And it defined what a wide range of actions – or even inactions – can be construed as sexual harassment: “Sexual harassment is unwelcome conduct of a sexual nature and can include unwelcome sexual advances, requests for sexual favors, and other verbal, nonverbal, or physical conduct of a sexual nature, such as sexual assault or acts of sexual violence. ”
FIRE’s report said the federal government’s rationale “doubles down on the unconstitutional and controversial ‘blueprint’ definition of sexual harassment jointly issued by the DOJ and the Department of Education’s Office for Civil Rights in a May 2013 findings letter to the University of Montana.”
“Requiring colleges to investigate and record ‘unwelcome’ speech about sex or gender in an effort to end sexual harassment or assault on campus is no more constitutional than would be a government effort to investigate and record all ‘unpatriotic’ speech in order to root out treason,” said Robert Shibley, FIRE’s executive director. “Students, faculty, and administrators must not give in to this kind of campus totalitarianism…”
The organization sponsored a lawsuit earlier this year against Louisiana State University in which the definitions from the federal government are challenged.
There, Teresa Buchanan, a tenured associate professor of early childhood education in LSU’s acclaimed teacher certification program, was fired for “sexual harassment” under an LSU policy that tracks the federal government’s broad definition. Her lawsuit challenges the constitutionality of that situation.
WND also reported weeks ago that American universities already have paid some $36 million to students who sued after they were injured by federally mandated campus sexual-misbehavior rules that are based on a “preponderance of evidence.”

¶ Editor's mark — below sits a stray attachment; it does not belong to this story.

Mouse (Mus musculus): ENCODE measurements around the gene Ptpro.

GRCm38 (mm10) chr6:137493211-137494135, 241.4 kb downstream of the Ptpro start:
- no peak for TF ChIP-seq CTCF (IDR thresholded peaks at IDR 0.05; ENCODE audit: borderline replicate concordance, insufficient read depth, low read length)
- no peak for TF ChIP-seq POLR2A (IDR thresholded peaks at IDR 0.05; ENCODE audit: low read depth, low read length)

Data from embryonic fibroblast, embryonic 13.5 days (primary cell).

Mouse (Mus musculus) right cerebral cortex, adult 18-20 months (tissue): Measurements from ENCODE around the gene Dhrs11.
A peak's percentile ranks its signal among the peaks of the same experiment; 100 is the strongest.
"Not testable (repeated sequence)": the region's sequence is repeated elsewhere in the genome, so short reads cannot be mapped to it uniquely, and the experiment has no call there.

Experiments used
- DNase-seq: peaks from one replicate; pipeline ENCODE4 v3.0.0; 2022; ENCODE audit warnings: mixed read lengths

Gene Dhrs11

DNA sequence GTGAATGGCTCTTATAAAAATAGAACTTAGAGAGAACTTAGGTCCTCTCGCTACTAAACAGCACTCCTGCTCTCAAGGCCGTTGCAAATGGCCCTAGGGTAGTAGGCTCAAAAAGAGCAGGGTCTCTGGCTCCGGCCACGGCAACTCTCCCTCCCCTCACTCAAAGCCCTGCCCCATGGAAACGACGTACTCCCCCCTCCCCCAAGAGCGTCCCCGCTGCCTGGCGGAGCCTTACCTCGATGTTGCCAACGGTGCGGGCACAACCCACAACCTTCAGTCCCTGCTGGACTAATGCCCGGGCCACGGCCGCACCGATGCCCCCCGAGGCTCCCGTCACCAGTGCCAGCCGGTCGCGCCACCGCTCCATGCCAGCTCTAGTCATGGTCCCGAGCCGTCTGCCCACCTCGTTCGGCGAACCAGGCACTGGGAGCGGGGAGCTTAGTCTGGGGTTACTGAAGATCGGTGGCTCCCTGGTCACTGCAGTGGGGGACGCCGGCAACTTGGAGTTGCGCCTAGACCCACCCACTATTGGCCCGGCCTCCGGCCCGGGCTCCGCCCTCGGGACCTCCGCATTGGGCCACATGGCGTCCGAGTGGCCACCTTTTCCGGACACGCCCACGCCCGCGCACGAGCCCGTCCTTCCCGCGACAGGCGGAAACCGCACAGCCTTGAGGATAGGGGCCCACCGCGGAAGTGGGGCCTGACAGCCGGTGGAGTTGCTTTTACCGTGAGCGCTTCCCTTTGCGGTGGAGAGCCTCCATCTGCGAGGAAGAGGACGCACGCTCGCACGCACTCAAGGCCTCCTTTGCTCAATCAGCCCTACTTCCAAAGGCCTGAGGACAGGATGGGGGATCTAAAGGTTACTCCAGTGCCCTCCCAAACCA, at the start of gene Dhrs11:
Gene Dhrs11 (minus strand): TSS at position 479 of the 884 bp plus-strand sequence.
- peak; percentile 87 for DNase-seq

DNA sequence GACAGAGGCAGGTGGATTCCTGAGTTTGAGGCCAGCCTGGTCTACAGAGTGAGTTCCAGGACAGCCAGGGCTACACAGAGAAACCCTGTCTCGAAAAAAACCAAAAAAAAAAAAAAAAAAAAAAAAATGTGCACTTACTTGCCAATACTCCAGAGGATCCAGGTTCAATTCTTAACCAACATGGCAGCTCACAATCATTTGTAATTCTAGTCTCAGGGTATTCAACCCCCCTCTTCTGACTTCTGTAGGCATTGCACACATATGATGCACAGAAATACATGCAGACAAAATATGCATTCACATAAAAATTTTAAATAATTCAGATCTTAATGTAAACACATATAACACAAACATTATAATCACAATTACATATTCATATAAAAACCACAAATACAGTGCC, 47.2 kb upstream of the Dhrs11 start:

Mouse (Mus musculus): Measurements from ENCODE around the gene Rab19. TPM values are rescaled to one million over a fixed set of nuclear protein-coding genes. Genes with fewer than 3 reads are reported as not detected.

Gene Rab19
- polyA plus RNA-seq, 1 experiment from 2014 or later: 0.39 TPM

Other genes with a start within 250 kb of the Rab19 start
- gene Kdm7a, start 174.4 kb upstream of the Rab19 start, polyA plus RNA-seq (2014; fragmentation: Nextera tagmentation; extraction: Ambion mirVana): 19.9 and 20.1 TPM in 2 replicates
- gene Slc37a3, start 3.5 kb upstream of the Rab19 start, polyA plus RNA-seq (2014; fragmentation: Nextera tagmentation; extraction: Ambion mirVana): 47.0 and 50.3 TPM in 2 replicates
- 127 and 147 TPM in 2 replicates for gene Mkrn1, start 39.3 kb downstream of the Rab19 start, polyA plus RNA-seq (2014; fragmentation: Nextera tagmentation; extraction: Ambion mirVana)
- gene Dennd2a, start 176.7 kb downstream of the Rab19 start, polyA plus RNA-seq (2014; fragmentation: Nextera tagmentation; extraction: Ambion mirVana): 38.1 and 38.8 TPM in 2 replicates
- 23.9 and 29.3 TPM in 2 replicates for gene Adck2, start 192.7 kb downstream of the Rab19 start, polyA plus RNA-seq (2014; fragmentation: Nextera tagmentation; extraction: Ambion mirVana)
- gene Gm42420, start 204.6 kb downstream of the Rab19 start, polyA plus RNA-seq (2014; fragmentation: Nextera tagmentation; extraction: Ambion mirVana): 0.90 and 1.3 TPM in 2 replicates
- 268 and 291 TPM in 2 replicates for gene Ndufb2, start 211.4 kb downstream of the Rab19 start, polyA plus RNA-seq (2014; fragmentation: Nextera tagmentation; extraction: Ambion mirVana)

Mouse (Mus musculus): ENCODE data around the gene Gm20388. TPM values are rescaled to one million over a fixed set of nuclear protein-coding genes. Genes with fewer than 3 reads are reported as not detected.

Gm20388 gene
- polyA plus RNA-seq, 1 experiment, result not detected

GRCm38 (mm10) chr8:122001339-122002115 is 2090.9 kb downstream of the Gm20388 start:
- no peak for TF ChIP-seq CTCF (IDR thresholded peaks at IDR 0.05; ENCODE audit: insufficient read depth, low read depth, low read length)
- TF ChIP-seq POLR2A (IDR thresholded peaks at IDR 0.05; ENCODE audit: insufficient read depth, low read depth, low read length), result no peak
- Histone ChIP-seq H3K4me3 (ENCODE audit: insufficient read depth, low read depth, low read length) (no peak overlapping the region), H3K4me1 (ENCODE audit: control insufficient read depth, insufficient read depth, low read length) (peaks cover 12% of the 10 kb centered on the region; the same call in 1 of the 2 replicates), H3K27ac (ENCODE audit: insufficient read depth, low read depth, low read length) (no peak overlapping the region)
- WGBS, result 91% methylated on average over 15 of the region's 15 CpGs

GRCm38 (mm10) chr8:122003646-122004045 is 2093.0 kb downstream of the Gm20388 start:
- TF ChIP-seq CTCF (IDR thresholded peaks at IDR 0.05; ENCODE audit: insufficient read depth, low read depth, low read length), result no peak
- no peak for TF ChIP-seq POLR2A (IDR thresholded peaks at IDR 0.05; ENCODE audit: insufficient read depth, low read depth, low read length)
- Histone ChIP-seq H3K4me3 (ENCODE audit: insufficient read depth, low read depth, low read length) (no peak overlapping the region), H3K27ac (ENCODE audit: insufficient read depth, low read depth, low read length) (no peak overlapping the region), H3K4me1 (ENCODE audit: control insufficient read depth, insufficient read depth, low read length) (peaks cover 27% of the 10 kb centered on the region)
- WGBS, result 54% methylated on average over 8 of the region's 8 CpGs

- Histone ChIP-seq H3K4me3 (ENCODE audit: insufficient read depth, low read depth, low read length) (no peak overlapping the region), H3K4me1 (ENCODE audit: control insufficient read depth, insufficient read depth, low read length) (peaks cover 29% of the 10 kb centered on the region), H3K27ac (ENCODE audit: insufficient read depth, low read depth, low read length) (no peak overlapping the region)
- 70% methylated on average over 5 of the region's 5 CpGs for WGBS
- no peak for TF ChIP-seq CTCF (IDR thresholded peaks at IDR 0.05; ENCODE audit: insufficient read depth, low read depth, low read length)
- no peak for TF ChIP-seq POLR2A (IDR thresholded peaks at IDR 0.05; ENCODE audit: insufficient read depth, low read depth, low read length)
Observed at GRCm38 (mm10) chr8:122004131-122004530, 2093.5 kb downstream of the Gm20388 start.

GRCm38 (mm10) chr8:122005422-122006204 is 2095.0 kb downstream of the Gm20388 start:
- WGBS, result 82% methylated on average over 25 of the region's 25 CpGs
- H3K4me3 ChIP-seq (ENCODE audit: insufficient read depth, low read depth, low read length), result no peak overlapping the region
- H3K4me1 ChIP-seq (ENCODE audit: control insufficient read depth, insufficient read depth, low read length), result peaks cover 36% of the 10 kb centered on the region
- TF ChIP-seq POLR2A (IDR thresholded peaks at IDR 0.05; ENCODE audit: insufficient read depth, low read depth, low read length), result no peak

Shibley said the OCR circumvented federal law in its pronouncements at the time that students an be convicted based on that standard of evidence.
But last September, Colorado’s openly homosexual member of Congress, Rep. Jared Polis., D-Colo., advocated an even lower standard for expelling students.
“If there are 10 people who have been accused, and under a reasonable likelihood standard maybe one or two did it, it seems better to get rid of all 10 people,” said Polis.
Reason.com reported Polis said colleges should remove students even if there is only a suspicion of guilt.
“It certainly seems reasonable that a school for its own purposes might want to use a preponderance of evidence standard, or even a lower standard,” he said during a House Subcommittee on Higher Education and Workforce Training hearing.
“Perhaps a likelihood standard. … If I was running a (private college) I might say, well, even if there is only a 20 or 30 percent chance that it happened, I would want to remove this individual,” he said.
See the Polis comments:
While only four lawsuits were filed against universities in response to their handling of allegations from 2008 to 2010, between 2012 and 2014 there were 18 cases, representing a four-fold increase, according to a report by Stop Abusive and Violent Environments that is touted as the “most comprehensive listing of campus sex lawsuits ever.”